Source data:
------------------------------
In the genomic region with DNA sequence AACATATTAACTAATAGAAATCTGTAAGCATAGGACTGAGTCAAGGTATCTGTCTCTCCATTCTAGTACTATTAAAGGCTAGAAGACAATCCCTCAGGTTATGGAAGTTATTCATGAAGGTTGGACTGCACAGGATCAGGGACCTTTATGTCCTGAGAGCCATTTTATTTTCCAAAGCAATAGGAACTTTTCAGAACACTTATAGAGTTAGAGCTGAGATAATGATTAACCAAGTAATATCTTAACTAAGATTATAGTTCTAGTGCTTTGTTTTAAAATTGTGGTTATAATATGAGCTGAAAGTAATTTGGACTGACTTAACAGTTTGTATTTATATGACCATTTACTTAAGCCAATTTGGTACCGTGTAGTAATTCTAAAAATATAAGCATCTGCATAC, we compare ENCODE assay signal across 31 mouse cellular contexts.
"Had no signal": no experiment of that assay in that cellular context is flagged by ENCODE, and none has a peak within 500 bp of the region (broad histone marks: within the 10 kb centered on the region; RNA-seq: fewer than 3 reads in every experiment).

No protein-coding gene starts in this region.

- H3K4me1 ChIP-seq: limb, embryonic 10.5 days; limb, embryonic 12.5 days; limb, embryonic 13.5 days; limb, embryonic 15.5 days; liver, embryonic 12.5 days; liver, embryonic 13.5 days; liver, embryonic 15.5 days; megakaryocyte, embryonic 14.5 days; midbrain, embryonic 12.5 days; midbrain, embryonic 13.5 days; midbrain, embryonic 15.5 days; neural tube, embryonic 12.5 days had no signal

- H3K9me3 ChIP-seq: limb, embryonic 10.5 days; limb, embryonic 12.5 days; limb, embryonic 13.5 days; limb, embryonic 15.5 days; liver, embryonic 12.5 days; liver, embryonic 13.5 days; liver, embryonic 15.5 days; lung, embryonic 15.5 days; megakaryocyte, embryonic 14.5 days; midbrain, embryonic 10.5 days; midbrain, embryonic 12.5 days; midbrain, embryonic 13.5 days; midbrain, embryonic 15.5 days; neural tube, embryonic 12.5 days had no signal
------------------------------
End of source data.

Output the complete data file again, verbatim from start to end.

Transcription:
In the genomic region with DNA sequence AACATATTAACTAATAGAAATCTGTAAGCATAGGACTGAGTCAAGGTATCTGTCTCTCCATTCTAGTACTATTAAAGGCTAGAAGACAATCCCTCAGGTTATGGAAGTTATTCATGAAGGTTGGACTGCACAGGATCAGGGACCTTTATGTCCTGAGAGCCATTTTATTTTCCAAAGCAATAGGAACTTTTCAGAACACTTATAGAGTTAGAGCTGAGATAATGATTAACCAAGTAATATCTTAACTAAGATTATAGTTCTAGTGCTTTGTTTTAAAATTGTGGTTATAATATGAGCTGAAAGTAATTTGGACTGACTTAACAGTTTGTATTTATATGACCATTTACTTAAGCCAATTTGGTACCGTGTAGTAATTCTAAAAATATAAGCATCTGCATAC, we compare ENCODE assay signal across 31 mouse cellular contexts.
"Had no signal": no experiment of that assay in that cellular context is flagged by ENCODE, and none has a peak within 500 bp of the region (broad histone marks: within the 10 kb centered on the region; RNA-seq: fewer than 3 reads in every experiment).

No protein-coding gene starts in this region.

- H3K4me1 ChIP-seq: limb, embryonic 10.5 days; limb, embryonic 12.5 days; limb, embryonic 13.5 days; limb, embryonic 15.5 days; liver, embryonic 12.5 days; liver, embryonic 13.5 days; liver, embryonic 15.5 days; megakaryocyte, embryonic 14.5 days; midbrain, embryonic 12.5 days; midbrain, embryonic 13.5 days; midbrain, embryonic 15.5 days; neural tube, embryonic 12.5 days had no signal

- H3K9me3 ChIP-seq: limb, embryonic 10.5 days; limb, embryonic 12.5 days; limb, embryonic 13.5 days; limb, embryonic 15.5 days; liver, embryonic 12.5 days; liver, embryonic 13.5 days; liver, embryonic 15.5 days; lung, embryonic 15.5 days; megakaryocyte, embryonic 14.5 days; midbrain, embryonic 10.5 days; midbrain, embryonic 12.5 days; midbrain, embryonic 13.5 days; midbrain, embryonic 15.5 days; neural tube, embryonic 12.5 days had no signal